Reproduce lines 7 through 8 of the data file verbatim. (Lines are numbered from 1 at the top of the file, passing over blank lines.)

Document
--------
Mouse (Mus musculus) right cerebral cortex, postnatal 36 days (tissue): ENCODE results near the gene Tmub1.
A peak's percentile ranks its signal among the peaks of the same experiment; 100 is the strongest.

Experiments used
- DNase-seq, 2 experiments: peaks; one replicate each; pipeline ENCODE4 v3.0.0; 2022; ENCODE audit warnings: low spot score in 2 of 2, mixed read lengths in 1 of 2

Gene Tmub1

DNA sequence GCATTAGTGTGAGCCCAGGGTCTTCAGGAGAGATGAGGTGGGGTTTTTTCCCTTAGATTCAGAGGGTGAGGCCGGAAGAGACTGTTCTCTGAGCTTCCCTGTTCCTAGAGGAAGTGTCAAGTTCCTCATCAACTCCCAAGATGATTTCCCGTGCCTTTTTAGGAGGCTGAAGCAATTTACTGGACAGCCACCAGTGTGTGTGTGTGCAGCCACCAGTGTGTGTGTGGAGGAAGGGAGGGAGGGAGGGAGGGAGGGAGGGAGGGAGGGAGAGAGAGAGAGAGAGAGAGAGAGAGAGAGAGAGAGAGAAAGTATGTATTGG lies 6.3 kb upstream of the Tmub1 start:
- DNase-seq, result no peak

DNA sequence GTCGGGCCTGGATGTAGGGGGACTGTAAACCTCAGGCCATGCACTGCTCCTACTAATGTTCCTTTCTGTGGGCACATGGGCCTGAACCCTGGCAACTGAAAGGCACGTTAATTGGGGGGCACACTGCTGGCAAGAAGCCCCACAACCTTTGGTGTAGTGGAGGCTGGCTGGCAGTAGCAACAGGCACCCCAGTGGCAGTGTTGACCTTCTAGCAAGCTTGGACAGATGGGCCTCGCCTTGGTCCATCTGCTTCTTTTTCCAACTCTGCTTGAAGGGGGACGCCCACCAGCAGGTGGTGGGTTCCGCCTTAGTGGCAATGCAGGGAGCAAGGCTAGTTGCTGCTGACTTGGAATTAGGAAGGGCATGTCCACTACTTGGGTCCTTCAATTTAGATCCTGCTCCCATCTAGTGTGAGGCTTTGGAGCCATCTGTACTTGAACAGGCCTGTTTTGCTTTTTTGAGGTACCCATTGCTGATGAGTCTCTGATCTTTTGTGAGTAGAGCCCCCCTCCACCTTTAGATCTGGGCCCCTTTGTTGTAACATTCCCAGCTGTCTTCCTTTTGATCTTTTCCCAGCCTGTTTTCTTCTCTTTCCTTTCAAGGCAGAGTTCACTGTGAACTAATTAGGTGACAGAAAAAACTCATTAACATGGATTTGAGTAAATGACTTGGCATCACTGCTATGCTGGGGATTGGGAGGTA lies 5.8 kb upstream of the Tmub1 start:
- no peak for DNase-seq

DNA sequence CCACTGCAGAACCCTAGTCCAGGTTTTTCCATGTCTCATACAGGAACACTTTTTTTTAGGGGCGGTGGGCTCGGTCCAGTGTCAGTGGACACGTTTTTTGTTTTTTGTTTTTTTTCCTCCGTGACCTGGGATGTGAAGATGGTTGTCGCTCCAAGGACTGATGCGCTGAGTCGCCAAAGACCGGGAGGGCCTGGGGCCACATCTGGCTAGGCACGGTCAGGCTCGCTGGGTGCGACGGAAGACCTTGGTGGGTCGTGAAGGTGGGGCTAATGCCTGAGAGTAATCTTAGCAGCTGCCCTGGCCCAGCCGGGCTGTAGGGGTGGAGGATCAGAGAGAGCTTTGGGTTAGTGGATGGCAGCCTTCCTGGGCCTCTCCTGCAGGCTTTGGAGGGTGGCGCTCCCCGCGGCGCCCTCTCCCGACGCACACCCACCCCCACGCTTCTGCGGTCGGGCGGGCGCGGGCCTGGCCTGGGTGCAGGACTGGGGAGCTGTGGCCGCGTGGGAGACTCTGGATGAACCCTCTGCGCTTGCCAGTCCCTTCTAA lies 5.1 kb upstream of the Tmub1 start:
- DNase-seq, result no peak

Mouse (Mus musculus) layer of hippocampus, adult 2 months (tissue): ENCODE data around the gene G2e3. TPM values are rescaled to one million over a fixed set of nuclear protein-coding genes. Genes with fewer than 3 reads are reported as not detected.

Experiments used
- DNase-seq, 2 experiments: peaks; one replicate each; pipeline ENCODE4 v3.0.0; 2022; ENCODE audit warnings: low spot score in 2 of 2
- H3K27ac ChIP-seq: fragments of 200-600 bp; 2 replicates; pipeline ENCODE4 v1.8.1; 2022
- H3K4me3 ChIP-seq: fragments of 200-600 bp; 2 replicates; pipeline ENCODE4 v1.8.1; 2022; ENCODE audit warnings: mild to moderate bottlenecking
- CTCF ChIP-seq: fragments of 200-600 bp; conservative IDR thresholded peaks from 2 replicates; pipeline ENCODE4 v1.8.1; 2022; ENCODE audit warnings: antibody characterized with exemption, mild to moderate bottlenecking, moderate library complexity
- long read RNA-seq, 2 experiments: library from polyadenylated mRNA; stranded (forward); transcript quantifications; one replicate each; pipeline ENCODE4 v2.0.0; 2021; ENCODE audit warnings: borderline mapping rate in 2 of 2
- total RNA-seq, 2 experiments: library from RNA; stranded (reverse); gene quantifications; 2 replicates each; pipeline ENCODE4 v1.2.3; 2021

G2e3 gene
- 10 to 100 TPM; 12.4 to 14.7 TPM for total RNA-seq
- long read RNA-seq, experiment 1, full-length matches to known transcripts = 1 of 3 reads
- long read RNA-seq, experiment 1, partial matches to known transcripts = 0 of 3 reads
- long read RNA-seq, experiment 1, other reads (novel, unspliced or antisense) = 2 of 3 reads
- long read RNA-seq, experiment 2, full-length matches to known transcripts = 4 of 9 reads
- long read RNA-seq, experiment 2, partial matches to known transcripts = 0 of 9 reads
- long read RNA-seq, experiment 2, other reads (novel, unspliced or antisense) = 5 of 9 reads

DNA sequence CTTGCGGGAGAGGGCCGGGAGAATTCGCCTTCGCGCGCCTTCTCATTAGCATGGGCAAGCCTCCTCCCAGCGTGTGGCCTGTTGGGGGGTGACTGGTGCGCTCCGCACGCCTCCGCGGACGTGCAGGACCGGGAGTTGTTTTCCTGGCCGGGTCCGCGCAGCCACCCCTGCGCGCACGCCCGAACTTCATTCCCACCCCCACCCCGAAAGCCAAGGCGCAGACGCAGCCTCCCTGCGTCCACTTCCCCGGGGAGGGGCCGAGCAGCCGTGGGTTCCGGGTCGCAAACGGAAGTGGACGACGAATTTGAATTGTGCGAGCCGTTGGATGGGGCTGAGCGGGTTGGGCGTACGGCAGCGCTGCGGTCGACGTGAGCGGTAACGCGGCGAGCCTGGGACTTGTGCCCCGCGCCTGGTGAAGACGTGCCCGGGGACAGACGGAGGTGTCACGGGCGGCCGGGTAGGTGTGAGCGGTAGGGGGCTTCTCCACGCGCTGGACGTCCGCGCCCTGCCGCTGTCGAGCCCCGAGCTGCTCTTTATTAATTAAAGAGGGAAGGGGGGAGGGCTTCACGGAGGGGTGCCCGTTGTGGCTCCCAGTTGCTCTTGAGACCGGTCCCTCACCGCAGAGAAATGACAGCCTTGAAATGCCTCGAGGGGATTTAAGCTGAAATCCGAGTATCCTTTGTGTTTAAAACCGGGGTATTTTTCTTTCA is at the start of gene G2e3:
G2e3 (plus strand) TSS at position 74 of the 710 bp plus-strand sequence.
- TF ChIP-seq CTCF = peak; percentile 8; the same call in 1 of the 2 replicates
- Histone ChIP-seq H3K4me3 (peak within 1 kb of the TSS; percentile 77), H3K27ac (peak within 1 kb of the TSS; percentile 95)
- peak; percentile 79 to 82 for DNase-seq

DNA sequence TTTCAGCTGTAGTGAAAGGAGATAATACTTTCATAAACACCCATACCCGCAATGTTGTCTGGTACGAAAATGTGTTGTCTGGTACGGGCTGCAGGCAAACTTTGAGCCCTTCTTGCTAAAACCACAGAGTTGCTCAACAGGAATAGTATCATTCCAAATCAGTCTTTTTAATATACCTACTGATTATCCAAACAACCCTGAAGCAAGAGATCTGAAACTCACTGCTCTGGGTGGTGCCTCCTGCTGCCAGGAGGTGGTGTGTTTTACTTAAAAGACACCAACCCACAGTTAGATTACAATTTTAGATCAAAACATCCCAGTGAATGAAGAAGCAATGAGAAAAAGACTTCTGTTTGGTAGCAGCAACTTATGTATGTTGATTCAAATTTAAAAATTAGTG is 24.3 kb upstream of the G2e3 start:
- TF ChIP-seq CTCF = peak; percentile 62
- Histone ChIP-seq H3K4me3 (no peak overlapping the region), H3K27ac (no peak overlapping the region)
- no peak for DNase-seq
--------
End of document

- DNase-seq, result no peak

DNA sequence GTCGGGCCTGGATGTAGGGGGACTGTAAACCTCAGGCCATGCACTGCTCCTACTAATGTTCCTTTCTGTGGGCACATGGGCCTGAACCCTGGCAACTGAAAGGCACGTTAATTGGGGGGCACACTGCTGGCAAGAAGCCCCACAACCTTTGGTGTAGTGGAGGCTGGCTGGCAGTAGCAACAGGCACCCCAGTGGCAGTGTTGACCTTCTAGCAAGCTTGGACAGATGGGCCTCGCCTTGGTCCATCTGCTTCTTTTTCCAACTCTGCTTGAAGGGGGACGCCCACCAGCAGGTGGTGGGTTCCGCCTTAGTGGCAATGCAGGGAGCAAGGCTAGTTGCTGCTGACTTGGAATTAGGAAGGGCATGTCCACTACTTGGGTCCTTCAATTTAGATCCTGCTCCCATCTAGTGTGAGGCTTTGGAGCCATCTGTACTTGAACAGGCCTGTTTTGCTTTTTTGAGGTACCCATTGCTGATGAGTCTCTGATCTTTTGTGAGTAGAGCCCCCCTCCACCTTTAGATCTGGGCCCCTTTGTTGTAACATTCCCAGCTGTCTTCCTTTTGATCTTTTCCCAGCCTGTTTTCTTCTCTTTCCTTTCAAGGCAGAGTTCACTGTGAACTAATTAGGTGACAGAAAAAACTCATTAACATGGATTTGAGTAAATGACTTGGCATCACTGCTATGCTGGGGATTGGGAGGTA lies 5.8 kb upstream of the Tmub1 start: